Sonography is commonly used for diagnosis of desmopathy of the proximal part of the suspensory ligament in horses. However, magnetic resonance (MR) imaging has been stated to be superior for detecting disease and localizing lesions. In this retrospective study of 39 horses or 46 hind limbs with lameness due to proximal plantar metatarsal pain, the clinical and diagnostic findings are discussed and sonography and MR imaging compared for examination of the proximal part of the suspensory ligament.
Distal forelimb specimens of eight skeletally mature horses were imaged using proton density turbo spin echo, T1-weighted spoiled gradient echo, T2*-weighted gradient echo, short tau inversion recovery and T2-weighted fast spin echo sequences with the limb parallel to the main magnetic field, and with angulation of the limb relative to the main magnetic field. The magic angle effect can be identified in the collateral ligaments of the distal interphalangeal joint when imaged in a high-field magnetic resonance (MR) imaging system with a horizontally oriented main magnetic field.
Reasons for performing study: There are currently few long-term follow-up data relating to recovery from injury of a collateral ligament (CL) of the distal interphalangeal (DIP) joint and limited information about the effect of associated osseous injury on prognosis.
Objectives: To describe long-term follow-up results for horses with CL injury, with and without associated osseous injury; and to determine the effect of extracorporeal shock wave therapy (ECSWT) or radial pressure wave therapy (RPWT) on outcome.
Reasons for performing study: Osseous abnormalities associated with collateral ligament (CL) injury of the distal interphalangeal (DIP) joint have been documented using magnetic resonance imaging (MRI) but there is currently limited information about the frequency of osseous pathology associated with CL injury.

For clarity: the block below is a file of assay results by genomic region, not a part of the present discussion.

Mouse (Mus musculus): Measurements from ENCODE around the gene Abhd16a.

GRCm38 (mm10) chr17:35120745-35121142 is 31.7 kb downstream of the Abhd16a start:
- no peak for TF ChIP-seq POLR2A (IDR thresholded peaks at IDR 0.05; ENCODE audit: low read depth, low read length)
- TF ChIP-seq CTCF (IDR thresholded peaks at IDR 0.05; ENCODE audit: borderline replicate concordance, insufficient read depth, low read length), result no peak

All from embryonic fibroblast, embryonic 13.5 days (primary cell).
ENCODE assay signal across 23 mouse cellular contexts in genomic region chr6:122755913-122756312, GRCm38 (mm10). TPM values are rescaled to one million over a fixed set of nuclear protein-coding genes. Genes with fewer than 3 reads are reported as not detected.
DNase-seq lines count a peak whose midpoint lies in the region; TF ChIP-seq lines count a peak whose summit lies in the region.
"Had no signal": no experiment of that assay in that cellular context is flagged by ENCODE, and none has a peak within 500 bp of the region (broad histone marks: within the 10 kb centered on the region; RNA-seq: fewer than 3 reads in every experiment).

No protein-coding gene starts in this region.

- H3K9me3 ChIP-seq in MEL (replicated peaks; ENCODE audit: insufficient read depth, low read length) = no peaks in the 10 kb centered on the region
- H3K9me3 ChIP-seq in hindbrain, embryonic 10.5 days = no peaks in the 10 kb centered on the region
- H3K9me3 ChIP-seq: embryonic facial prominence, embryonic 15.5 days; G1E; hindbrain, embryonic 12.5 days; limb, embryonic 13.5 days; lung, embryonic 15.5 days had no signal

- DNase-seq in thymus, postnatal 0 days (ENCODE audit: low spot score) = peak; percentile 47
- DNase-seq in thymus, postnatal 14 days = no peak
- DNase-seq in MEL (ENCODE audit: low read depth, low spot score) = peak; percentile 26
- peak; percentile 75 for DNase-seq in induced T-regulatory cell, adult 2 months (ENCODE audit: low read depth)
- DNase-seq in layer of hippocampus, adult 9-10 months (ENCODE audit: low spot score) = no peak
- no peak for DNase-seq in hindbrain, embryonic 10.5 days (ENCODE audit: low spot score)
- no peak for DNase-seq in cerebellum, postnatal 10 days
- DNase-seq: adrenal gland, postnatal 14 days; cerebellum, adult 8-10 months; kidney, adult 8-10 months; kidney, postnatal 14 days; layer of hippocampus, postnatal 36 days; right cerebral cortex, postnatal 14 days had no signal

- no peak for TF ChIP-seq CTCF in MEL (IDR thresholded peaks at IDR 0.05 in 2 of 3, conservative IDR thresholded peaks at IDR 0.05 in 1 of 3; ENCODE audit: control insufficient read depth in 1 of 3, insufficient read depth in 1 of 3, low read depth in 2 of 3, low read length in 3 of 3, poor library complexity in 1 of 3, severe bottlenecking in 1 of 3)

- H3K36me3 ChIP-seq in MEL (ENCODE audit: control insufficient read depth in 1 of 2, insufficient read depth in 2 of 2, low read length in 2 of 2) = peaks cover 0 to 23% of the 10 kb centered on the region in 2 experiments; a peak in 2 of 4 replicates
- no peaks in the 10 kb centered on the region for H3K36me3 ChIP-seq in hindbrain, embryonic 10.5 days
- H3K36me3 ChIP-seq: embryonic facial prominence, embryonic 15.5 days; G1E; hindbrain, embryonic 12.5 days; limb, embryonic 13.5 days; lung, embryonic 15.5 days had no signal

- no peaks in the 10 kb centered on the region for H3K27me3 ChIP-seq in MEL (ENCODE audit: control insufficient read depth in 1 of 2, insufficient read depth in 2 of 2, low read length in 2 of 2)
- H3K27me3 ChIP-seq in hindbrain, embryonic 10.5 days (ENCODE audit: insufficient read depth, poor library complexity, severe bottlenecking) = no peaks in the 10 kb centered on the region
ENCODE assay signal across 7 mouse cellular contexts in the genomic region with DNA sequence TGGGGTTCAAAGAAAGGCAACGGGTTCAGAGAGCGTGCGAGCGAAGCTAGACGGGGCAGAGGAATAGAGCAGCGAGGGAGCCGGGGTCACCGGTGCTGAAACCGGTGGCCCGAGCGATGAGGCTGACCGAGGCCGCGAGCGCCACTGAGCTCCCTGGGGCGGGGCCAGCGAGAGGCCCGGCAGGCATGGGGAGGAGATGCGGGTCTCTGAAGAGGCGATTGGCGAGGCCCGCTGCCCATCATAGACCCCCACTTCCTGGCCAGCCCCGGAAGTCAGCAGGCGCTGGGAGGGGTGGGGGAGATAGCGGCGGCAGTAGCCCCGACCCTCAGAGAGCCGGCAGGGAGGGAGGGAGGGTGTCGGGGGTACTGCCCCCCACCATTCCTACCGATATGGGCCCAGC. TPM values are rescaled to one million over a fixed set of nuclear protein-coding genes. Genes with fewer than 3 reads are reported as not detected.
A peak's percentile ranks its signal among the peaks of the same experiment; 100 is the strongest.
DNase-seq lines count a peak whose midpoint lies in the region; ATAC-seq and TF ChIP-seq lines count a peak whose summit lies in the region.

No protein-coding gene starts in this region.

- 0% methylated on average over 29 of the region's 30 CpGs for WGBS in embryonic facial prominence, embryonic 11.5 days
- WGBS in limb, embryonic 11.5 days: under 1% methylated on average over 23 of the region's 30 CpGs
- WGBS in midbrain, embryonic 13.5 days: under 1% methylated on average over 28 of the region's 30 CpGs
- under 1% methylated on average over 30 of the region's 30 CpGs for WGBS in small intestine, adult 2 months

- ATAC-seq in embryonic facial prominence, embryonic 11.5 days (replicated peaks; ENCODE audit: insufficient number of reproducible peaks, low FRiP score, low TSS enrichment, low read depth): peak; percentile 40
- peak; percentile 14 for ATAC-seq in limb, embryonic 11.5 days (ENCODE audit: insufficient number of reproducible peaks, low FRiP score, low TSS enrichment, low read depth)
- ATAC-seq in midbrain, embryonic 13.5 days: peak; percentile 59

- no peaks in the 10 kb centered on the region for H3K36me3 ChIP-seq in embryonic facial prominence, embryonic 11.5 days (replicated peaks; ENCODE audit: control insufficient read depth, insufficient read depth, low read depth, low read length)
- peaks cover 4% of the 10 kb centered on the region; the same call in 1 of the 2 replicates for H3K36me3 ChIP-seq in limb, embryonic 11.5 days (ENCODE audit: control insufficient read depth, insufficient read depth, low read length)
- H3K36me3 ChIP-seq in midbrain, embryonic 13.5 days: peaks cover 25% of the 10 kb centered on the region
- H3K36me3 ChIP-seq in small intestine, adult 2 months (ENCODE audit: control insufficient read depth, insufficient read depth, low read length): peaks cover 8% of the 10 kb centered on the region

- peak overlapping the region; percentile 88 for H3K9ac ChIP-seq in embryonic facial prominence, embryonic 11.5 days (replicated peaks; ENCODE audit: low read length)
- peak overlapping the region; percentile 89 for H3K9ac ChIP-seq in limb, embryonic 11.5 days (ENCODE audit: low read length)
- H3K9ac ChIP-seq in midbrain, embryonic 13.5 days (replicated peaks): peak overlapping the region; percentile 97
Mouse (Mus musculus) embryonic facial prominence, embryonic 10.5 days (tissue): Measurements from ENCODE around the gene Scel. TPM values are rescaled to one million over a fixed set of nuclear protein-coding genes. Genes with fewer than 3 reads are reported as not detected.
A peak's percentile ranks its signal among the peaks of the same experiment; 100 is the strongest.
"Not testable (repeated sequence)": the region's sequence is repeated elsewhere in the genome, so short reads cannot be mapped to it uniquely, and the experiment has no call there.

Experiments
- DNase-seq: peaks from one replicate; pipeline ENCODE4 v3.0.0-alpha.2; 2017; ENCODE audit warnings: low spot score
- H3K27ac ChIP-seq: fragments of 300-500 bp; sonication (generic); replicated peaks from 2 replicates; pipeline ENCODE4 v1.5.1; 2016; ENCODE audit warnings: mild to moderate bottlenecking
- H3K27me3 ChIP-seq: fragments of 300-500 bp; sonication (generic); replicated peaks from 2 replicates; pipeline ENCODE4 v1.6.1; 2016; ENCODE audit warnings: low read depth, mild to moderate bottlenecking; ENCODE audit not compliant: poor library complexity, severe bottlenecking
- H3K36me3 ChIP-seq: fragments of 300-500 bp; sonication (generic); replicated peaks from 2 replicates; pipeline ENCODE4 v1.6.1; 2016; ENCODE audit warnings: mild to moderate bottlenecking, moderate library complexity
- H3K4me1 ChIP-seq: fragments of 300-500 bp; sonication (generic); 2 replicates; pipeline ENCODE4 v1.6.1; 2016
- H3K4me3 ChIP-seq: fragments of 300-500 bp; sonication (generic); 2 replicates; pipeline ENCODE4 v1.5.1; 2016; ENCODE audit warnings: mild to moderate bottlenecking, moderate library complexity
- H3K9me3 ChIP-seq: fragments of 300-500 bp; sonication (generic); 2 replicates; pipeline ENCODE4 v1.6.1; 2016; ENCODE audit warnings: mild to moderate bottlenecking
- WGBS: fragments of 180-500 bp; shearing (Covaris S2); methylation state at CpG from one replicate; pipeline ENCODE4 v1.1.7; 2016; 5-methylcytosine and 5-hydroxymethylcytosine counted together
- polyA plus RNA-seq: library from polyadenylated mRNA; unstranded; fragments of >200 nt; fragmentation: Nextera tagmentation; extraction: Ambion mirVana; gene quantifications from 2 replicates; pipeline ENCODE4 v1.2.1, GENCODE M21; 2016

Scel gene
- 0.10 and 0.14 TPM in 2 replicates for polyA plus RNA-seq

Recently Degenerative Suspensory Ligament Desmitis (DSLD) has been proposed to be a disease characterized by systemic deposition of proteoglycan (PG) in connective tissues. To investigate this hypothesis, 6 clinically affected Peruvian Paso horses were compared to 2 unaffected quarterhorses and one unaffected standardbred. Histological sections of limb ligaments and tendons, nuchal ligaments, aortas, hearts, eyes, visceral organs and brains from both groups were stained with H&E as well as special stains for PG.
Neurectomy of the deep branch of the right lateral plantar nerve was performed on a single healthy mature horse. Six weeks after surgery, the horse was subjected to euthanasia and both hind suspensory ligaments harvested. The cross sectional area of the muscular part of the proximal part of the suspensory ligament was measured and assessed for morphological abnormalities in a blinded fashion. There was a clear difference in cross sectional area of the muscular part between treated and control ligament and there was profound neurogenic atrophy of the muscular fibres in the treated ligament.
Reasons for performing study: Hyperintense signal is sometimes observed in ligaments and tendons of the equine foot on standing magnetic resonance examination without associated changes in size and shape. In such cases, the presence of a true lesion or an artifact should be considered. A change in position of a ligament or tendon relative to the magnetic field can induce increased signal intensity due to the magic angle effect.
Case Description—3 horses with lameness localized to the proximal aspect of the metacarpus or metatarsus.
A controlled study was designed in order to evaluate the effects of medial patellar desmotomy (MPD), combined with exercise restriction, on clinically and radiographically normal femoropatellar joints, and to identify the patellar instability by radiographic examination. MPD was performed on the right hind limb and the horses were rested for 120 days. Both hind limbs were radiographed before surgery and at 15, 30, 60, 90, and 120 days after MPD, obtaining lateromedial, flexed lateromedial, caudocranial and cranioproximal-craniodistal (skyline) views.
We report the use of a low-field magnetic resonance (MR) imaging system for the detection of desmopathy of the collateral ligament of the distal interphalangeal joint and the long-term outcome. Twenty horses were studied and their medical records and MR images were reviewed retrospectively. Long-term follow-up information was obtained by telephonic questionnaires of owners, trainers, or referring veterinarians. Desmopathy of the medial collateral ligament (80%) and enthesopathy of the affected collateral ligament (80%) were common MR imaging features.